Another week, another cloud price cut announcement

A tip to infrastructure-as-a-service providers: it’s not only about price.

Today is the latest announcement from an IaaS provider about a price cut. ProfitBricks said that it is cutting its prices in half.

The announcement follows one last week from CloudSigma, which dropped its RAM pricing by 20 percent and CPU pricing 15 percent.

race to the bottom_0.jpgSource: CarbonNYC, via Flickr
There’s more to it than a race to the bottom.

Don’t get me wrong, price is important. But especially for enterprises, it’s not the only factor. Plus, it’s very challenging to compare prices because all of the services are architected differently – you aren’t comparing apples to apples. Saying your prices dropped by X percent or that your prices are X percent lower than AWS’, doesn’t really mean a lot.

AWS continues to win customers because it offers a good price but also has the broadest feature set, even if it continues to be dogged by a reputation for not meeting the needs of enterprises. Gartner analyst Lydia Leong tweeted last week that AWS meets 77 percent of Gartner’s required enterprise criteria for public cloud IaaS, compared to 48 percent for Rackspace. The analysts haven’t similarly evaluated HP, but she wrote it would score even lower than Rackspace. “These are basic features, not bells and whistles,” she wrote.

I don’t know how ProfitBricks and CloudSigma compare to AWS based on enterprise features. But given their relative positions in the market, they need an angle besides price to compete with AWS.

Arguing that AWS’ margins have gone up due to its price cutting isn’t going to win new customers. That’s what CloudSigma is doing. GigaOm reported last week on CloudSigma’s price changes and pointed to a statement from the company that says AWS’ prices have dropped faster than Moore’s Law, meaning it is dropping prices faster than its costs have gone down, thus the company’s margins have gone up.

AWS doesn’t report on its margins so that’s quite a leap. Also, efficiency isn’t only about hardware. Surely a business the size of AWS gains efficiencies in many different ways. I’m not buying CloudSigma’s argument.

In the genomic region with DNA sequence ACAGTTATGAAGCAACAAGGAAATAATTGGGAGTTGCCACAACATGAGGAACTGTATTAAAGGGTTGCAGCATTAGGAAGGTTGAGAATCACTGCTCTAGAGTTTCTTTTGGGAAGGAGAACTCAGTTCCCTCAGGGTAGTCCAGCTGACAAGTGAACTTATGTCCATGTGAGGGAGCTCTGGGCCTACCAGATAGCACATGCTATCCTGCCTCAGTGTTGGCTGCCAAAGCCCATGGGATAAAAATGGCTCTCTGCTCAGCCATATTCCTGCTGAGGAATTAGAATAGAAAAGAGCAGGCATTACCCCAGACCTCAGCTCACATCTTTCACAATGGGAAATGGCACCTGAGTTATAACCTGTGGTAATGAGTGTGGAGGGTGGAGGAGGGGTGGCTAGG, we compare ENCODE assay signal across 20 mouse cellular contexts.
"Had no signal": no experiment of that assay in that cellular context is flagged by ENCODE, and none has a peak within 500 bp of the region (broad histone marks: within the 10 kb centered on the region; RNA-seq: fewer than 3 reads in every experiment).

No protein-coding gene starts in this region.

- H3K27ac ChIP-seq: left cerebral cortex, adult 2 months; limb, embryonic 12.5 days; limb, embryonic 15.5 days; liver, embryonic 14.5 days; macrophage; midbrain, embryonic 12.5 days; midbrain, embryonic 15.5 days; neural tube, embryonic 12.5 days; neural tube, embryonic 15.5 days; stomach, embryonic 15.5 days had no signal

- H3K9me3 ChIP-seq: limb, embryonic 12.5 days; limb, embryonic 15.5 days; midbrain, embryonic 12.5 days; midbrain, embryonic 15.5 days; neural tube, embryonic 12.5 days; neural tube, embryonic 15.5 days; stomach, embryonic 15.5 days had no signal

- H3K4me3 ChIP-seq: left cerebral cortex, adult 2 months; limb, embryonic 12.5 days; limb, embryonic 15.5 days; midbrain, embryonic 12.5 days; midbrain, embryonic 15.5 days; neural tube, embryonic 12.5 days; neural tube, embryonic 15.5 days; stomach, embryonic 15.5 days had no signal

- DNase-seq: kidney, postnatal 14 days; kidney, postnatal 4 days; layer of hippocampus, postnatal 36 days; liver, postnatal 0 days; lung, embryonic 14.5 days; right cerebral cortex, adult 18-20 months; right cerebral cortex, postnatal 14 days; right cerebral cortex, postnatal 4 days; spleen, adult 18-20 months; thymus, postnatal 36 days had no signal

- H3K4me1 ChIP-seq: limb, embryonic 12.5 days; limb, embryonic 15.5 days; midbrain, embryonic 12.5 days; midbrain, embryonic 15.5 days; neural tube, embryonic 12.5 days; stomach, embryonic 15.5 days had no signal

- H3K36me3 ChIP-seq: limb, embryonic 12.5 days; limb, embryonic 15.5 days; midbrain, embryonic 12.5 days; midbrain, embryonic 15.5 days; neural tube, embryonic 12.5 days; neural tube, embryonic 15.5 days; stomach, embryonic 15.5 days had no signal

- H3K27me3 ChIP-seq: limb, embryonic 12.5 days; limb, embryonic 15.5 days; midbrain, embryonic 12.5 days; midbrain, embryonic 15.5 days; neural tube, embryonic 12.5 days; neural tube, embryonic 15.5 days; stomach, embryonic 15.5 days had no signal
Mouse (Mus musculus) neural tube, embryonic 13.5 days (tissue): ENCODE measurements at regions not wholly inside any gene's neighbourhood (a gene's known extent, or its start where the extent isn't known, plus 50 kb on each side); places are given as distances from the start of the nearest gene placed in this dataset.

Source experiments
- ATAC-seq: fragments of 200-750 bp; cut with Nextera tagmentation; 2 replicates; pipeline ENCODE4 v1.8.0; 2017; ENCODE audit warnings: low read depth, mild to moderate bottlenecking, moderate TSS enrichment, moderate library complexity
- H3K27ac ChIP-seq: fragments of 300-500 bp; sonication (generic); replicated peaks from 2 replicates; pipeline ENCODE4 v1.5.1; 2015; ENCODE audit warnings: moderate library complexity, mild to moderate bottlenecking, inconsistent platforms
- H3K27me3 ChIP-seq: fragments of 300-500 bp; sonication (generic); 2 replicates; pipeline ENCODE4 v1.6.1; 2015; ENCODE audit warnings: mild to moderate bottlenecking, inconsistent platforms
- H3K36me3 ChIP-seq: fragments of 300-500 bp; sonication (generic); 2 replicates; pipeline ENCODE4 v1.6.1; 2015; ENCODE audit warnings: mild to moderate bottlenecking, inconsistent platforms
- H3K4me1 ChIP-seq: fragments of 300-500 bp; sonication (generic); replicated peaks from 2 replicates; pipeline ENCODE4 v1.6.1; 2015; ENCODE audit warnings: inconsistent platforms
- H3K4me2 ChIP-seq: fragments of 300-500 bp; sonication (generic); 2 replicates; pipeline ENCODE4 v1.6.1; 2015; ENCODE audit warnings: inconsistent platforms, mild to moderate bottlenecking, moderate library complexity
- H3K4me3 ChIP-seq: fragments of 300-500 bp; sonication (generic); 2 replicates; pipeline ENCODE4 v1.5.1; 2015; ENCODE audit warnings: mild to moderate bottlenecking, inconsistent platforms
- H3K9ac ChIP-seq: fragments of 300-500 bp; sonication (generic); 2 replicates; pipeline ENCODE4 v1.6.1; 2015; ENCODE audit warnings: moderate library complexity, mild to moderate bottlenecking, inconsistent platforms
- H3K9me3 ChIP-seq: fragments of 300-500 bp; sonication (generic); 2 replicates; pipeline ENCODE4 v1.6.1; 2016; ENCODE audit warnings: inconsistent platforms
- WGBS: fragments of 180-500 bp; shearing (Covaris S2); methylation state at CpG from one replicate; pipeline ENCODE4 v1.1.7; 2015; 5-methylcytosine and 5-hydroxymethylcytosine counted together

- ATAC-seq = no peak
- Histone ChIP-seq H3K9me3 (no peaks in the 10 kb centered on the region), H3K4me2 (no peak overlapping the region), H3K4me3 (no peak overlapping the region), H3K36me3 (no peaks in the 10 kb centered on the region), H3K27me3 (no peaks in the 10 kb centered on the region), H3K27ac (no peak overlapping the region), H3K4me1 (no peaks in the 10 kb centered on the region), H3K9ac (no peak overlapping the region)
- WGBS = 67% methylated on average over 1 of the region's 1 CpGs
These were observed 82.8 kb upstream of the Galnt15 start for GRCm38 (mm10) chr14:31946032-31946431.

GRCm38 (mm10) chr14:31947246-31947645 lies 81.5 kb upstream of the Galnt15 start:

ProfitBricks makes a nice point that its pricing scheme, which unbundles features in a way that can save money for users compared to AWS, makes sense for even the largest businesses. Many companies have realized that at a certain size, using the public cloud is no longer cost effective. ProfitBricks argues that its pricing scheme makes sense for even the largest users. That's not a bad angle to push, although the largest users are also probably the most shy to use a relatively small service provider.

I should also call out AWS, because it's probably the most guilty of the price cut announcement. It even likes to put a count on how many price cuts it's made. But at this point in market maturity and given that it's got the best feature set, AWS can get away with it.

It’s a tough market out there, with a giant like AWS dominating the landscape. But trying to compete with the giant on price is a losing proposition.

Read more of Nancy Gohring's "To the Cloud" blog and follow the latest IT news at ITworld. Follow Nancy on Twitter at @ngohring and on Google+. For the latest IT news, analysis and how-tos, follow ITworld on Twitter and Facebook.

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